LA: Would the whole Everest, tourism thing, would that be similar in Nepal as Disney World is here in America. Which is, if you live here in Orlando it’s part of your culture…your society…but if you live 50 miles away its got nothing to do with you. Is that what tourism at Everest is like?

N: Yea, I guess. I’ve lived all of my life, well, a lot of my life, in Nepal and I never went to base camp. I guess if you lived up in the northern area…Everest is almost like a business unto itself.

LA: All of you were born in Nepal, right?

N: Yes.

LA: All of you still have elderly family member in Nepal?

N: Oh yea, parents, mom and dad…

LA: Are any of you going back for the funeral when that occurs?

N: Yea, yea, yes, exactly…

LA: You’ll do that, just like this movie shows? What will that experience be like? Will it be like we saw in the movie? If not, how will it be different?

N: Yea, it’ll be different…like we said earlier, I don’t live in a village. So it’s a different experience. Like over there, they were showing two brothers carrying the father…We still take the bodies down to the river but in Kathmandu they have paved roads…you would take a car…so it’s different.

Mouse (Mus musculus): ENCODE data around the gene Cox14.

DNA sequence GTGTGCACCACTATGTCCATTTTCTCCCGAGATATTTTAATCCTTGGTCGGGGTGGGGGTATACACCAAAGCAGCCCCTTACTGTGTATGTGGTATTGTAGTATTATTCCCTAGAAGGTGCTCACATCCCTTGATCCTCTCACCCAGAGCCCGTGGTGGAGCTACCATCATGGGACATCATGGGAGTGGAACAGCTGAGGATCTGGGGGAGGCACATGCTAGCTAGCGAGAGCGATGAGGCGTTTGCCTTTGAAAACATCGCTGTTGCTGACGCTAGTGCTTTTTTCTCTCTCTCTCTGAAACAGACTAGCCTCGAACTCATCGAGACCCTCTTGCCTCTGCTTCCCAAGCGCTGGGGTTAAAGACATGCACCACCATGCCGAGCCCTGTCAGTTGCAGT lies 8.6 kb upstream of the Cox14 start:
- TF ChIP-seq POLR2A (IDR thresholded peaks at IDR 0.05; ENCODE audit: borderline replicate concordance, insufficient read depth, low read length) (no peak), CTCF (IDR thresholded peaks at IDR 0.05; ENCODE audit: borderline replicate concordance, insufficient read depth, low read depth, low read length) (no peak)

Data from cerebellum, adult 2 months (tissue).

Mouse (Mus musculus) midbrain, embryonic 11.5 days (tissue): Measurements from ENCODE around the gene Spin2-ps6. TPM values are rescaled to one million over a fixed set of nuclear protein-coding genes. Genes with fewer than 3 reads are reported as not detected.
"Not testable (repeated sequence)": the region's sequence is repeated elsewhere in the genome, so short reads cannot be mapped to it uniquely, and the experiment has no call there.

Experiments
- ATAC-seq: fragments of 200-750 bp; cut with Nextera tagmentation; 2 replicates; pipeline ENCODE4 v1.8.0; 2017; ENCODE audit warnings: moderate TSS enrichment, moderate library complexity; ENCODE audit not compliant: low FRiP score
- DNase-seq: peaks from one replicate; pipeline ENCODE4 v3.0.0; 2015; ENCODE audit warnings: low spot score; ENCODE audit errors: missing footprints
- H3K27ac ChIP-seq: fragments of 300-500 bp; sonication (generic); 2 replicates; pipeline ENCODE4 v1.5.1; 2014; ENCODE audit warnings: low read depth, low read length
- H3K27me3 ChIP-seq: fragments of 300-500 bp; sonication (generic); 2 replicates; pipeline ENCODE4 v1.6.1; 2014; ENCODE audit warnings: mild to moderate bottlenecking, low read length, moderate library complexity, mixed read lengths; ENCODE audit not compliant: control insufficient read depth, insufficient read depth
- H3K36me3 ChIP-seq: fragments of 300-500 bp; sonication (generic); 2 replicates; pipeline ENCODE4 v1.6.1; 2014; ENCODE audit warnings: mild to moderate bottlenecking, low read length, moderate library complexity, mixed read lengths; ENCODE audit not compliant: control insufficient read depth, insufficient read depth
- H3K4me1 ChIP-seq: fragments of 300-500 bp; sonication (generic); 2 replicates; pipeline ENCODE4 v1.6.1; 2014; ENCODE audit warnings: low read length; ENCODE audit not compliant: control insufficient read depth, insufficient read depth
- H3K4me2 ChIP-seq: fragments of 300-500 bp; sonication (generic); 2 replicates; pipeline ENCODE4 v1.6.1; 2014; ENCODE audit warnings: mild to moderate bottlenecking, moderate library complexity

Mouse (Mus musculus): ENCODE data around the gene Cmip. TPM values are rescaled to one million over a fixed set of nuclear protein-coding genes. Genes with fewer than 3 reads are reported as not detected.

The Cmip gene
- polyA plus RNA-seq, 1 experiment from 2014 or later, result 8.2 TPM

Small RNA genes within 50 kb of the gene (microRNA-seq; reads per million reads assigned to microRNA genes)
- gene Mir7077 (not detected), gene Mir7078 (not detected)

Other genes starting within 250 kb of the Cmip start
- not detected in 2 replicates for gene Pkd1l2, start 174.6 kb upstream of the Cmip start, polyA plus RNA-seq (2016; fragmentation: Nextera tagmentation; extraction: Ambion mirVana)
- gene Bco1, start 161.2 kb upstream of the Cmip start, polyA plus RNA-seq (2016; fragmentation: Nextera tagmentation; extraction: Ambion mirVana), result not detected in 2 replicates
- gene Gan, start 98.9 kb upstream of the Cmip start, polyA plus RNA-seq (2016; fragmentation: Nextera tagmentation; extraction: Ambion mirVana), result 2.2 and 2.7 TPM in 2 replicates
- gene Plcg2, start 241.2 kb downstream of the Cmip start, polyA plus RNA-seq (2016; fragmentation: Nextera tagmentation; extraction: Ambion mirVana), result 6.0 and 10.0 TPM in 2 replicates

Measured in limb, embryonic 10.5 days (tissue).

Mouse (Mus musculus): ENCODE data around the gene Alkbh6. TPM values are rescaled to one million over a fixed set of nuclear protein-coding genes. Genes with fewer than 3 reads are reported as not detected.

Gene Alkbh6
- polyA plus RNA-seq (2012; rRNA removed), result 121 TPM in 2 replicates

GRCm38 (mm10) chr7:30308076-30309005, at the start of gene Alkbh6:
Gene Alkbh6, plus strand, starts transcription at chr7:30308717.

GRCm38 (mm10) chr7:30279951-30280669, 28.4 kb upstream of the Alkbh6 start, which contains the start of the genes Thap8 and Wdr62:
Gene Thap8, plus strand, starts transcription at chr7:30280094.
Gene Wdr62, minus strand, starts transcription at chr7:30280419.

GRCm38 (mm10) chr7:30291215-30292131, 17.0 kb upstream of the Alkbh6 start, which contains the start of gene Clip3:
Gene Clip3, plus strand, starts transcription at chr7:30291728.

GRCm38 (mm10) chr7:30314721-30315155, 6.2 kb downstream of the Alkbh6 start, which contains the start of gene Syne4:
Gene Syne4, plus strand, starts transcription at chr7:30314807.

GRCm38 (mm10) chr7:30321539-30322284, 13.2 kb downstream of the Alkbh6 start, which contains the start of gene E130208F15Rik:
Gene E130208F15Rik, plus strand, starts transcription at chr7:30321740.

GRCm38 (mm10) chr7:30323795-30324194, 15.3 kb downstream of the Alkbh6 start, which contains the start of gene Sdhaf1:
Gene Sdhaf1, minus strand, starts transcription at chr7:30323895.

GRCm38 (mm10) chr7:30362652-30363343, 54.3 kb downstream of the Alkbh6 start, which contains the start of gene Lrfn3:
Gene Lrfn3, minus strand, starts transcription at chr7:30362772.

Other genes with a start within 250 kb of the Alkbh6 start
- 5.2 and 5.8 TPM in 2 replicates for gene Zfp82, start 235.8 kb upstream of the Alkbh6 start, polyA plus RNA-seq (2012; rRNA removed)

LA: When you go back, will your elderly family members say, “You’re here now, why don’t you stay?” or will they say,”You got out, good for you. Don’t come back.”

N: It’s usually seen as a positive thing if you are outside. Getting a Visa for America, if you a Nepali citizen is super difficult. It’s like winning the lottery pretty much.

LA: Thank you for all your time. Is there anything else anyone wants to say? I’d like, if you don’t mind, to get your name and how to spell it. Is it OK if I put it into my blog? You can say no.

N: Yes, it’s fine, OK, no problem…Ang,  Sanam, Sharon, Mandip, Ashish, Devi, Sunil, and Ujjwal.

The next morning, the conversation continues as I find an email in my inbox from Ashish:

I wanted to few more things but I didn’t get chance to say it